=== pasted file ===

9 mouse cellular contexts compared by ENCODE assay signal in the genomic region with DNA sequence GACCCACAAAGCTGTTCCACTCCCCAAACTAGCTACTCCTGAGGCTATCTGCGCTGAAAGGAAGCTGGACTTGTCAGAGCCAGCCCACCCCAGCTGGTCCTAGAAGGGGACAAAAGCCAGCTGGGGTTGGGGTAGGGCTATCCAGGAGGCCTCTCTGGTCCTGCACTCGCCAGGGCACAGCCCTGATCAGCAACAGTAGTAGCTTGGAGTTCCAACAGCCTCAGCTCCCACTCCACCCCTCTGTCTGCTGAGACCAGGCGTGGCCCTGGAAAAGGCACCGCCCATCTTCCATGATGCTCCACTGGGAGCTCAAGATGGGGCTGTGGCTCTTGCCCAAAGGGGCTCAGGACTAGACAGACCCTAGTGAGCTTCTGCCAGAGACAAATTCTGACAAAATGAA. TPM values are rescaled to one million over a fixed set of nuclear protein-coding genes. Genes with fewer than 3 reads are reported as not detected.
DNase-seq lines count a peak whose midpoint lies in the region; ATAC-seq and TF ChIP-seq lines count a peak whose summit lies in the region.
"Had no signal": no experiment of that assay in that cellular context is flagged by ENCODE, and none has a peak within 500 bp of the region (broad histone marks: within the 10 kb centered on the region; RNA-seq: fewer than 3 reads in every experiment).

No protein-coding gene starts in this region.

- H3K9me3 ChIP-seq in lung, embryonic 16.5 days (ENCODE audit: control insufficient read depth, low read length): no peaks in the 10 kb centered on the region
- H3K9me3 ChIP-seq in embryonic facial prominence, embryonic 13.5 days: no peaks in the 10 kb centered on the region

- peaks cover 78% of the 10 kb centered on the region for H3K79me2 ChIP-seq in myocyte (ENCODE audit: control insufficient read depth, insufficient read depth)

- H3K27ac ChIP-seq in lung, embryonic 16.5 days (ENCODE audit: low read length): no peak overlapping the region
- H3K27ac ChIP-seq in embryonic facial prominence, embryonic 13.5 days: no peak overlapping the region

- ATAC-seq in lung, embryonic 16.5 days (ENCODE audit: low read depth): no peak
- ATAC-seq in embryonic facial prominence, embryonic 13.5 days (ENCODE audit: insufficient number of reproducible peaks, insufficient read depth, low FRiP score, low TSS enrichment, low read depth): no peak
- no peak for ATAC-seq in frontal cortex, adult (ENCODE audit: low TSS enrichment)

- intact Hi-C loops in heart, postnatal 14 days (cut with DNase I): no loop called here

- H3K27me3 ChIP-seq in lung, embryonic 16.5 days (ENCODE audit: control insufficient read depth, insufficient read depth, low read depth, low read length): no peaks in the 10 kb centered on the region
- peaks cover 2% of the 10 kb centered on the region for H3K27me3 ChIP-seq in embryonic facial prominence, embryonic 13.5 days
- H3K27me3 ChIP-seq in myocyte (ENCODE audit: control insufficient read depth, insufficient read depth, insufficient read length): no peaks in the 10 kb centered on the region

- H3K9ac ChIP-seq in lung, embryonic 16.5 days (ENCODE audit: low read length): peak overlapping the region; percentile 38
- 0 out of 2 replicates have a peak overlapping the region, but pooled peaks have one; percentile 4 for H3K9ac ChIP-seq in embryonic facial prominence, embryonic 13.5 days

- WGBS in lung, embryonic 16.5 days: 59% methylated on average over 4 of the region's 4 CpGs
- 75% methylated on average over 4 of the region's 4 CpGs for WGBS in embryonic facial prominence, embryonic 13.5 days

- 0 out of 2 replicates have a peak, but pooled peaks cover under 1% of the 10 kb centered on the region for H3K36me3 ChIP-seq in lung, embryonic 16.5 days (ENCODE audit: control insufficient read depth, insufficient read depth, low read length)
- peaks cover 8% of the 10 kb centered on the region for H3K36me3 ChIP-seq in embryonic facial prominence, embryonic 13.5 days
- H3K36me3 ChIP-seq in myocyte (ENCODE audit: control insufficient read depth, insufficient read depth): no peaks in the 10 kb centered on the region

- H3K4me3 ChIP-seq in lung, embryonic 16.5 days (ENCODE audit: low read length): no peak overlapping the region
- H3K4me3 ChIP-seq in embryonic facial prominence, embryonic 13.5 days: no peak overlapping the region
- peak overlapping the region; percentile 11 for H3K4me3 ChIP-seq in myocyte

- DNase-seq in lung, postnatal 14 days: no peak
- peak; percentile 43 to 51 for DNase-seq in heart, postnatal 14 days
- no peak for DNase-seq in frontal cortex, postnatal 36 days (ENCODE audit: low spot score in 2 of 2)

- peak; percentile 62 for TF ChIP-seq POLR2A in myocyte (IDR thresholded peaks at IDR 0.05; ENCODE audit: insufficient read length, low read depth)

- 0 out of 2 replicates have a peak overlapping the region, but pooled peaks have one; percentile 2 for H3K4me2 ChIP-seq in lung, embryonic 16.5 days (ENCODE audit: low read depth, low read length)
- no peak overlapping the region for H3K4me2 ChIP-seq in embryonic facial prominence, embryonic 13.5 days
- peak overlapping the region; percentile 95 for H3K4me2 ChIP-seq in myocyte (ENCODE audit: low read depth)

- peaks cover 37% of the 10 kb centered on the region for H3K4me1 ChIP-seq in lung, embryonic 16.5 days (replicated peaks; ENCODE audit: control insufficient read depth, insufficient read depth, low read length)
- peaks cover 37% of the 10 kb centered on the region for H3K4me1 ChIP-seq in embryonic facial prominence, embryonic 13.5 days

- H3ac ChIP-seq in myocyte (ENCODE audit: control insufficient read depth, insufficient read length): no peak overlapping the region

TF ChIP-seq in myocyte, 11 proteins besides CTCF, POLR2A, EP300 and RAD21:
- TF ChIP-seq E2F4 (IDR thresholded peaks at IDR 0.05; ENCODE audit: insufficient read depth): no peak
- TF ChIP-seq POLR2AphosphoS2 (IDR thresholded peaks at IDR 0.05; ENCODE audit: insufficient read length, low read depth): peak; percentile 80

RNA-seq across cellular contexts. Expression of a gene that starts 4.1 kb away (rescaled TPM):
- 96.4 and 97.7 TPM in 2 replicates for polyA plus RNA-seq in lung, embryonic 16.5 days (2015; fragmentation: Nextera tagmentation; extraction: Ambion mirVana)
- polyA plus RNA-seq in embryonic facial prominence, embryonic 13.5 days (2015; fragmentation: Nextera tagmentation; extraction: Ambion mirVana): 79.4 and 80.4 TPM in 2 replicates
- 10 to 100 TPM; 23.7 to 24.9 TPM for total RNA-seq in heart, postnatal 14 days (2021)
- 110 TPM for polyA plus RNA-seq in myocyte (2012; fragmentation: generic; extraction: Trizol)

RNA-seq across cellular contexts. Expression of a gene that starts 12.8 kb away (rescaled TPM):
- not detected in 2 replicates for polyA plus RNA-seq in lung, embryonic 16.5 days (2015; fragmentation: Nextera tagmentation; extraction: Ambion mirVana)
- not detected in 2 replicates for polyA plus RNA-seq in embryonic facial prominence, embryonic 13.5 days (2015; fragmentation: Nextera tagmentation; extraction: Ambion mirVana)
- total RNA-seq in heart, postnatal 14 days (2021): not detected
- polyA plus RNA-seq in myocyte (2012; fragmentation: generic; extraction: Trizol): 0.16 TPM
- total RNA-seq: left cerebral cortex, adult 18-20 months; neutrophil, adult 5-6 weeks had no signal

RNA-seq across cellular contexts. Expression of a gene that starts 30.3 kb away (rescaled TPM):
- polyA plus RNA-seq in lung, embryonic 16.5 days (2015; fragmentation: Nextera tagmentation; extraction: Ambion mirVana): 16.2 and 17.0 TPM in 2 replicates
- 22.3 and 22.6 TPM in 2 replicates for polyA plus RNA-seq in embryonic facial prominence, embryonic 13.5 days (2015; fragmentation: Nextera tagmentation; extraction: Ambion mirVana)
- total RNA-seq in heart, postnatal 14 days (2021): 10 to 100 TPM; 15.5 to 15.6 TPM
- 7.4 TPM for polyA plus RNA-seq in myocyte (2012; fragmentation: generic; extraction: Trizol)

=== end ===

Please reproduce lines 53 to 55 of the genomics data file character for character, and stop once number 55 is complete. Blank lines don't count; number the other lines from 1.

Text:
- 22.3 and 22.6 TPM in 2 replicates for polyA plus RNA-seq in embryonic facial prominence, embryonic 13.5 days (2015; fragmentation: Nextera tagmentation; extraction: Ambion mirVana)
- total RNA-seq in heart, postnatal 14 days (2021): 10 to 100 TPM; 15.5 to 15.6 TPM
- 7.4 TPM for polyA plus RNA-seq in myocyte (2012; fragmentation: generic; extraction: Trizol)